Why the U.S. decision to stockpile global supply of remdesivir is wrong
Jonathan Arnott

Editor's note: Jonathan Arnott is a former member of the European Parliament. The article reflects the author's opinions, and not necessarily the views of CGTN.

The United States has bought 500,000 doses of remdesivir, a drug which is effective in helping some hospitalized patients fight against COVID-19. That represents almost the entire global supply for the next three months.

It's a decision which symbolizes all kinds of problems in a U.S. election year. There's a tendency to announce something big and bold, with the intention of helping the fight against COVID-19.

Currently, confirmed COVID-19 cases are still on the increase in the United States. The situation in New York City, which has seen one of the world's highest death rates, is now under control. However, the virus is spreading rapidly elsewhere - most notably in Texas and Florida - with numerous states not having enacted a full lockdown.

The drug, which should cost less than 10 U.S. dollars for a course according to a report by scientists from the University of Liverpool, published in the Journal of Virus Eradication, will in fact be sold to American patients at the eye-watering price of 2,340 U.S. dollars for a course.

Given existing concerns over inflated prices for medicines in the United States, this pricing will not sit comfortably with many people. Remdesivir is an existing drug being re-purposed to fight against COVID-19: the costs associated with development had already largely been paid.

The drug's manufacturer, Gilead, has at least pledged to permit generic versions of the drug to be produced at lower cost to help developing countries.

The crucial problem, though, is that the U.S. doesn't actually need 500,000 courses of remdesivir. It's an intravenous medication, not available in tablet form, suitable only for some hospitalized patients.

The vast majority of those who contract COVID-19 will neither require nor be given remdesivir. While country acting in its own national interests can sometimes be understandable or even necessary, in this case supplies of a life-saving treatment could find themselves part of an unused stockpile in American hospitals - whilst other countries cannot get hold of the treatment themselves.

Even those who hold to the "America First" doctrine of the current U.S. administration should pause to reflect - this decision goes far beyond merely putting American citizens first. 

The decision will cost many lives elsewhere in the world, but it's far from clear that even a single American life would be saved by the decision to order too much at the expense of other nations.

A medical worker takes a swab sample at a COVID-19 drive-thru testing site in Washington D.C., the United States, May 19, 2020. /Xinhua)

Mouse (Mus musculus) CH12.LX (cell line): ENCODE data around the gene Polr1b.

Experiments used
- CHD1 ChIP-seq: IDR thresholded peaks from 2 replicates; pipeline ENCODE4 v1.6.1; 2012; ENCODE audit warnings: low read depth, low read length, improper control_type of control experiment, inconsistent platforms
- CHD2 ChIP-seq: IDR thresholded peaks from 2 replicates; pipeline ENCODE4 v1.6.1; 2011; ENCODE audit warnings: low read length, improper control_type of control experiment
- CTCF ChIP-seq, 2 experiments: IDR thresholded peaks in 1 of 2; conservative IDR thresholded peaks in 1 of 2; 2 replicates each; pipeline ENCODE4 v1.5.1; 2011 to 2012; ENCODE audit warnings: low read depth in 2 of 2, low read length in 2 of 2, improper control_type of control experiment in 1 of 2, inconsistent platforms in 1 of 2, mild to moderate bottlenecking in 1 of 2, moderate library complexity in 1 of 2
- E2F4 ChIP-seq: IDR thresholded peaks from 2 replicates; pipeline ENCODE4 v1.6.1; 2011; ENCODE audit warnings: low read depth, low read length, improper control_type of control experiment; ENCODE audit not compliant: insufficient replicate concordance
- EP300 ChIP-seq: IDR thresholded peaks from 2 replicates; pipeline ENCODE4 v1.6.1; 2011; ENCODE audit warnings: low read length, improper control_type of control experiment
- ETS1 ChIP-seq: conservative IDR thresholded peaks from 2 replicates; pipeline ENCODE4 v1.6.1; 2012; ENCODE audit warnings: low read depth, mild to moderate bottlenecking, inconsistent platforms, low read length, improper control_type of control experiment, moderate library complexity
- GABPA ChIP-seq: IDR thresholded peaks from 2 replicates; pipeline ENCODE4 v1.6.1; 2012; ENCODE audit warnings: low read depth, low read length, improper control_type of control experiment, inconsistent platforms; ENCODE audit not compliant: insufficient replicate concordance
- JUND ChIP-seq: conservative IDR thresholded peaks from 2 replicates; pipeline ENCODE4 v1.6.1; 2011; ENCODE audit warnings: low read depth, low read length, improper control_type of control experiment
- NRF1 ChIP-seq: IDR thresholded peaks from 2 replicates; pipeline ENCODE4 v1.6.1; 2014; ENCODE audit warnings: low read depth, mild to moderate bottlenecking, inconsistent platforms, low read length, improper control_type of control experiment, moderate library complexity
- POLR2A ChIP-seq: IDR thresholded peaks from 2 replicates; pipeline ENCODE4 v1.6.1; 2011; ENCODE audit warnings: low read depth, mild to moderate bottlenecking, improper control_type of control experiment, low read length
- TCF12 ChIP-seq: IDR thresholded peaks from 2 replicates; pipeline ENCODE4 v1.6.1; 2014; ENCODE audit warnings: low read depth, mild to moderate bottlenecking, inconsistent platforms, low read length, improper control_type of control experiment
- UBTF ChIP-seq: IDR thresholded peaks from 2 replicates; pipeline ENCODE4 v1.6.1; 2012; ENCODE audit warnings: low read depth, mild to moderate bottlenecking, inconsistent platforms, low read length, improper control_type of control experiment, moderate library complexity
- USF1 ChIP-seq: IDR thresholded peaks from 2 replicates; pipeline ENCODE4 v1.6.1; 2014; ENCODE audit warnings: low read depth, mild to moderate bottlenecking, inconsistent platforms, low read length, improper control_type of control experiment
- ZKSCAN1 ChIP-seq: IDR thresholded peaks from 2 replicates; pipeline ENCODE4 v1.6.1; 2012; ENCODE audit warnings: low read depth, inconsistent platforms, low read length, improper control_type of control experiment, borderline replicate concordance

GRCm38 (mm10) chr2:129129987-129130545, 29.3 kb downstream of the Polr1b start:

A medical worker takes a swab sample at a COVID-19 drive-thru testing site in Washington D.C., the United States, May 19, 2020. /Xinhua)

Professor Gino Martini, the chief scientist of the Royal Pharmaceutical Society, said "The U.S. action means clinical supply chains will be under strain. It will be down to manufacturers Gilead to boost production in order to satisfy demand for the use of remdesivir."

Another problem is the almost-exclusive U.S. focus upon remdesivir: death rates in the United Kingdom have dropped dramatically through use of the steroid dexamethasone. Neither drug is particularly beneficial in the early stages. They don't keep people out of hospital in the first place, but using dexamethasone and remdesivir gives a much better chance of saving lives.

There is also a need to be cautious with the effectiveness of remdesivir. According to a report by FierceBiotech, a media specialized in the field of biotech, the truth is that remdesivir is not an effective Ebola drug, rather, it failed in comparison to rivals in the trials, leading its fight against Ebola to a halt.

It's not an exclusively American problem: there has also been criticism of the UK for restricting the export of dexamethasone (to prevent bulk-buying by companies seeking to re-sell for a huge profit), but the reasoning behind the U.S. government's action on remdesivir is substantially worse.

What do we expect will happen once a vaccine becomes available? We don't yet know which of the many vaccine candidates will prove to be the most effective. We'll need a global supply in a short space of time.

Suppose that the vaccine is developed elsewhere in the world. Will countries now be reluctant to share their supply with America? If it's developed in the U.S., how sure are we that other countries will not be left waiting for many months? Faced with a crisis on a global scale, good will and neighborly behavior is necessary for the world to overcome this.

Relations between the U.S. and the rest of the world will be significantly harmed as a result of it stockpiling remdesivir. Perhaps, to the current administration, that is a problem for the future - with an election just four months away, their focus is clearly and specifically upon the U.S. alone. Building relations overseas will become important to them again, but perhaps not until after November's election.

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